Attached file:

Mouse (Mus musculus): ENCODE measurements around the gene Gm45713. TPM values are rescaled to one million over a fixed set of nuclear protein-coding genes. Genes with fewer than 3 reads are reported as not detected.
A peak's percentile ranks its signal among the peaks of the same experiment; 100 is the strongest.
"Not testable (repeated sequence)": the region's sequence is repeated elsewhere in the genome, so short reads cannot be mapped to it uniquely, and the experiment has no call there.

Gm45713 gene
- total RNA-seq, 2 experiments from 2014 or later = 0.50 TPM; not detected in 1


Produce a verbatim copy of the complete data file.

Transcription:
Mouse (Mus musculus): ENCODE measurements around the gene Gm45713. TPM values are rescaled to one million over a fixed set of nuclear protein-coding genes. Genes with fewer than 3 reads are reported as not detected.
A peak's percentile ranks its signal among the peaks of the same experiment; 100 is the strongest.
"Not testable (repeated sequence)": the region's sequence is repeated elsewhere in the genome, so short reads cannot be mapped to it uniquely, and the experiment has no call there.

Gm45713 gene
- total RNA-seq, 2 experiments from 2014 or later = 0.50 TPM; not detected in 1